Friday, 17.—I began to learn German in order to converse with the Germans, six-and-twenty of whom we had on board. On Sunday, the weather being fair and calm, we had the morning service on quarterdeck. I now first preached extempore and then administered the Lord’s Supper to six or seven communicants.
Monday, 20.—Believing the denying ourselves, even in the smallest instances, might, by the blessing of God, be helpful to us, we wholly left off the use of flesh and wine and confined ourselves to vegetables food—chiefly rice and biscuit.
Tuesday, 21.—We sailed from Gravesend. When we were past about half the Goodwin Sands, the wind suddenly failed. Had the calm continued till ebb, the ship had probably been lost. But the gale sprang up again in an hour, and carried us into the Downs.
We now began to be a little regular. Our common way of living was this: From four in the morning till five each of us used private prayer. From five to seven we read the Bible together, carefully comparing it (that we might not lean to our own understandings) with the writings of the earliest ages. At seven we breakfasted. At eight were the public prayers. From nine to twelve I usually learned German, and Mr. Delamotte, Greek. My brother wrote sermons, and Mr. Ingham instructed the children. At twelve we met to give an account of one another what we had done since our last meeting, and what we designed to do before our next. About one we dined.
Life on Board
The time from dinner to four we spent in reading to those whom each of us had taken in charge, or in speaking to them severally, as need required. At four were the evening prayers; when either the second lesson was explained (as it always was in the morning), or the children were catechized and instructed before the congregation. From five to six we again used private prayer. From six to seven I read in our cabin to two or three of the passengers (of whom there were about eighty English on board), and each of my brethren to a few more in theirs.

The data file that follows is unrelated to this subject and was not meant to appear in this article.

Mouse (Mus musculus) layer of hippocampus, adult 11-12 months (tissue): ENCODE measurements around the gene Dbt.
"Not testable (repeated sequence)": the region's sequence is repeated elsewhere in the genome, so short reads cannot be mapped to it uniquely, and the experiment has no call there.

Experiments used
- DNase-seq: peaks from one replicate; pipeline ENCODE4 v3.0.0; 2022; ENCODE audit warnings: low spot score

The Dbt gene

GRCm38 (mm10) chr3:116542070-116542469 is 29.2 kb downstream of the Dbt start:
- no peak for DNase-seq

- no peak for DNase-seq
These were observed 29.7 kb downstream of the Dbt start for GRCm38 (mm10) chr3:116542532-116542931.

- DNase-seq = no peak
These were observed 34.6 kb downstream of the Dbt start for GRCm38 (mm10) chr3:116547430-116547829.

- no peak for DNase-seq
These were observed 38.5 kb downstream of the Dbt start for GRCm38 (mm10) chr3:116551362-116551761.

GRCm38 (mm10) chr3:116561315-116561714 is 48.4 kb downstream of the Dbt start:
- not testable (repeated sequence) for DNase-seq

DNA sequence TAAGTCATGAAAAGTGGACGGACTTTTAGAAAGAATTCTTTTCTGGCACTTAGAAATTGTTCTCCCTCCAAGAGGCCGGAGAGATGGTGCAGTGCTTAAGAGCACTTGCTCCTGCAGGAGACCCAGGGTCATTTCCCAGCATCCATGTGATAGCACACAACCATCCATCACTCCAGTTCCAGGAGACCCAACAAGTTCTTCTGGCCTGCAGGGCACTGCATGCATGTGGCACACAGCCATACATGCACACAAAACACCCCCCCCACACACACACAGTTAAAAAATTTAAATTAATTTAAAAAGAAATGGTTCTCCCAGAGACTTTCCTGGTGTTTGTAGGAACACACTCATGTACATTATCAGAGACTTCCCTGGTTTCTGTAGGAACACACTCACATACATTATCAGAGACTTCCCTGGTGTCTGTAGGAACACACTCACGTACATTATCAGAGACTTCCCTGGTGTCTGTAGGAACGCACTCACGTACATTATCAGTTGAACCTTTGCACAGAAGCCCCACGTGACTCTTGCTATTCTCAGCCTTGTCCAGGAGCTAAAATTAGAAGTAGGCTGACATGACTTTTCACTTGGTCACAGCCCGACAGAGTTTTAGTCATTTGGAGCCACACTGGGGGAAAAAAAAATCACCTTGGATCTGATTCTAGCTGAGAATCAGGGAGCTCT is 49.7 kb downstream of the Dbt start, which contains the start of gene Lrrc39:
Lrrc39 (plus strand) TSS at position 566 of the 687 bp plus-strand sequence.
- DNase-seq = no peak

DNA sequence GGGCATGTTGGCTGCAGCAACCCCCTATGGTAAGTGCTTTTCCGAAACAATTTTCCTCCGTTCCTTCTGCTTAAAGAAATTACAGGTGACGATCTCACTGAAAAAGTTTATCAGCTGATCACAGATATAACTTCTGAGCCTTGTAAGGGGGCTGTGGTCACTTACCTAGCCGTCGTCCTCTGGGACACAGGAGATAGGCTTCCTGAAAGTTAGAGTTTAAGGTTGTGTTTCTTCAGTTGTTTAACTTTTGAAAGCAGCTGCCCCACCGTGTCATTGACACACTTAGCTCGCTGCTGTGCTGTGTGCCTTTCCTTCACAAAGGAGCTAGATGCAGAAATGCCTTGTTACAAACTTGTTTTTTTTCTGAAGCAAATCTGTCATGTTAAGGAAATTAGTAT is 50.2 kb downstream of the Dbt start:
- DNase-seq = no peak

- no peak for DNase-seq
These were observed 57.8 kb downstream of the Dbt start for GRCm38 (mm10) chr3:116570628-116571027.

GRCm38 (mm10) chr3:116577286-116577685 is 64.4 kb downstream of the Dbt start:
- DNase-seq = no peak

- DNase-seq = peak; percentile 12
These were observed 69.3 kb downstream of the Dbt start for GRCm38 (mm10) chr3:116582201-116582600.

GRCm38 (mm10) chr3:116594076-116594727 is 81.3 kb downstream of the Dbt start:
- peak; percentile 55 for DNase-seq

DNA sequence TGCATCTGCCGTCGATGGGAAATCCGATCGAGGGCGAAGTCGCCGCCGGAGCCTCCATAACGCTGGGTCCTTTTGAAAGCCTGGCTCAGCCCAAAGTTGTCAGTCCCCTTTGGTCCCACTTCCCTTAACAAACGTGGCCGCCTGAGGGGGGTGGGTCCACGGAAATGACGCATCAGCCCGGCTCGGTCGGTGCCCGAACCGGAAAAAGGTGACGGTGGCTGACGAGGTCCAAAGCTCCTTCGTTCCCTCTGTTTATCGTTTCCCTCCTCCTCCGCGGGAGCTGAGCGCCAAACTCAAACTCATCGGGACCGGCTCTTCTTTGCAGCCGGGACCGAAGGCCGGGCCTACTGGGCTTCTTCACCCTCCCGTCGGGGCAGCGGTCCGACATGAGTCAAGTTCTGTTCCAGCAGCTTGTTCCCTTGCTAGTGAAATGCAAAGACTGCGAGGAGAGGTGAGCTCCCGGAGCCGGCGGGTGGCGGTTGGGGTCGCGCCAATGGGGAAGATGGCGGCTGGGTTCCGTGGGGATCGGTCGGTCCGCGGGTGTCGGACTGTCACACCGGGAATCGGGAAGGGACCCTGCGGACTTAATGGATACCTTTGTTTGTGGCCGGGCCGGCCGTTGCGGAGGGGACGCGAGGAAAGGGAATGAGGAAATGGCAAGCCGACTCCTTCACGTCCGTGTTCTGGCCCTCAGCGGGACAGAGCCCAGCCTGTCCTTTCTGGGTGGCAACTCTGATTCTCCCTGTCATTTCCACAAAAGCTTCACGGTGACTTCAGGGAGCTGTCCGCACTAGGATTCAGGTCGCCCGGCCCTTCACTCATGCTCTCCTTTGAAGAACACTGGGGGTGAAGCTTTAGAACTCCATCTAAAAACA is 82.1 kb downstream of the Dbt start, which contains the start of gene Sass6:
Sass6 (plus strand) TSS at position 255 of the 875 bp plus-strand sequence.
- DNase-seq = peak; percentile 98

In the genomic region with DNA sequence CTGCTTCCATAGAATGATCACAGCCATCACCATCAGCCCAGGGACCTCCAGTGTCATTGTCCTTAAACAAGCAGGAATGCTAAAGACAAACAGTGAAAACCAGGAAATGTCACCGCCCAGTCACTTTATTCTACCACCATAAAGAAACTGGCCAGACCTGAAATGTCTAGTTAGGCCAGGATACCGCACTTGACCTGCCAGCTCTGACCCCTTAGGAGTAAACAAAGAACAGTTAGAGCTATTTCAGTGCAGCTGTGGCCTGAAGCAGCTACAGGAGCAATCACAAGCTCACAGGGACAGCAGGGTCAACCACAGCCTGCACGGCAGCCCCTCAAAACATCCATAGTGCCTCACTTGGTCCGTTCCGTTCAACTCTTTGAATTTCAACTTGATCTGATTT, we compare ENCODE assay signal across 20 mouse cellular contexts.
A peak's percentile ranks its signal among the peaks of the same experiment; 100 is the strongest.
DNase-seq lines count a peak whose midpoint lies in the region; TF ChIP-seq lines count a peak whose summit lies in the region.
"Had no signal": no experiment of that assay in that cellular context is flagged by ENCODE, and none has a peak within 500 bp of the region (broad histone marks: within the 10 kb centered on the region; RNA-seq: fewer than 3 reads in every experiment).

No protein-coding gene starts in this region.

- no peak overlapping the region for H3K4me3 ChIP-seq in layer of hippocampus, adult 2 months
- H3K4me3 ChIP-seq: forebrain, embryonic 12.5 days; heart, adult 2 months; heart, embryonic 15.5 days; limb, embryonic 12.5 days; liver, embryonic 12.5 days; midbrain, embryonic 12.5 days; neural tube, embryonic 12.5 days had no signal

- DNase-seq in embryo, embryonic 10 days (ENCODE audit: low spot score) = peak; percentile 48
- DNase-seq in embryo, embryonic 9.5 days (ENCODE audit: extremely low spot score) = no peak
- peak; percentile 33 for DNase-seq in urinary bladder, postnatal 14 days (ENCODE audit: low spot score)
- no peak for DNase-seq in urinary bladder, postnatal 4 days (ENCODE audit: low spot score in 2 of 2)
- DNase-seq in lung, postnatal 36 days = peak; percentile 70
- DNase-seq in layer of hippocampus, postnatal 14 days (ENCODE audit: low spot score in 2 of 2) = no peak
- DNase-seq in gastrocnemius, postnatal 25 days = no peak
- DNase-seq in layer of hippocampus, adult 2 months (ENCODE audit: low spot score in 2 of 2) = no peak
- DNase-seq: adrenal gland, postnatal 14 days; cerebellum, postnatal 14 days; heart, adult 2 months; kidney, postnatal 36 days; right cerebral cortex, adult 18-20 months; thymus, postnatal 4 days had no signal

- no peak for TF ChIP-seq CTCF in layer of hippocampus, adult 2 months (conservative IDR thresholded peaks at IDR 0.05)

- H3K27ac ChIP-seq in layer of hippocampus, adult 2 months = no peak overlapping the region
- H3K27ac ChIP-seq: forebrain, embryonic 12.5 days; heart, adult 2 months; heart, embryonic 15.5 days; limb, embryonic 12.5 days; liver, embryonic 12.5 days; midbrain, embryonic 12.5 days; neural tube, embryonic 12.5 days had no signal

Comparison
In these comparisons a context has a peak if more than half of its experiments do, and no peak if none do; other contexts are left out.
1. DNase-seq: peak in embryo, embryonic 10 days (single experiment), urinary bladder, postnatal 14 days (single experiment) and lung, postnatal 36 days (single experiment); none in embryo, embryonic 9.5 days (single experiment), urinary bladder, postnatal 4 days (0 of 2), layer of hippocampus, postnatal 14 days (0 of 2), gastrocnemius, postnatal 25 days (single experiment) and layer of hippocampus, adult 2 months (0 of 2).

At seven I joined with the Germans in their public service, while Mr. Ingham was reading between the decks to as many as desired to hear. At eight we met again to exhort and instruct one another. Between nine and ten we went to bed, where neither the roaring of the sea nor the motion of the ship could take away the refreshing sleep which God gave us.
Friday, 31.—We sailed out of the Downs. At eleven at night I was waked by a great noise. I soon found there was no danger. But the bare apprehension of it gave me a lively conviction what manner of men those ought to be who are every moment on the brink of eternity.
Saturday, November 1.—We came to St. Helen’s harbor, and the next day into Cowes road. The wind was fair, but we waited for the man-of-war which was to sail with us. This was a happy opportunity of instructing our fellow travelers.
Sunday, 23.—At night I was awakened by the tossing of the ship and roaring of the wind, and plainly showed I was unfit, for I was unwilling, to die.
Wednesday, December 10.—We sailed from Cowes, and in the afternoon passed the Needles. Here the ragged rocks, with the waves dashing and foaming at the foot of them, and the white side of the island rising to such a height, perpendicular from the beach, gave a strong idea of ‘Him that spanneth the heavens, and holdeth the waters in the hollow of His hand!’
1736. Thursday, January 15.—Complaint being made to Mr. Oglethorpe of the unequal distribution of the water among the passengers, he appointed new officers to take charge of it. At this the old ones and their friends were highly exasperated against us, to whom they imputed the change.
Saturday, 17.—Many people were very impatient at the contrary wind. At seven in the evening they were quieted by a storm. It rose higher and higher till nine. About nine the sea broke over us from stem to stern; burst through the windows of the state cabin, where three or four of us were, and covered us all over, though a bureau sheltered me from the main shock. About eleven I lay down in the great cabin and in a short time fell asleep, though very uncertain whether I should wake alive and much ashamed of my unwillingness to die. Oh, how pure in heart must he be, who would rejoice to appear before God at a moment’s warning! Toward morning, ‘He rebuked the winds and the sea; and there was a great calm’ [Matt. 8:26].
Memorable Atlantic Storms
Friday, 23.—In the evening another storm began. In the morning it increased so that they were forced to let the ship drive. I could not but say to myself, ‘How is it that thou hast no faith?’ being still unwilling to die. About one in the afternoon, almost as soon as I had stepped out of the great cabin-door, the sea did not break as usual, but came with a full, smooth tide over the side of the ship. I was vaulted over with water in a moment, and so stunned that I scarcely expected to lift up my head again till the sea should give up her dead. But thanks be to God, I received no hurt at all. About midnight the storm ceased.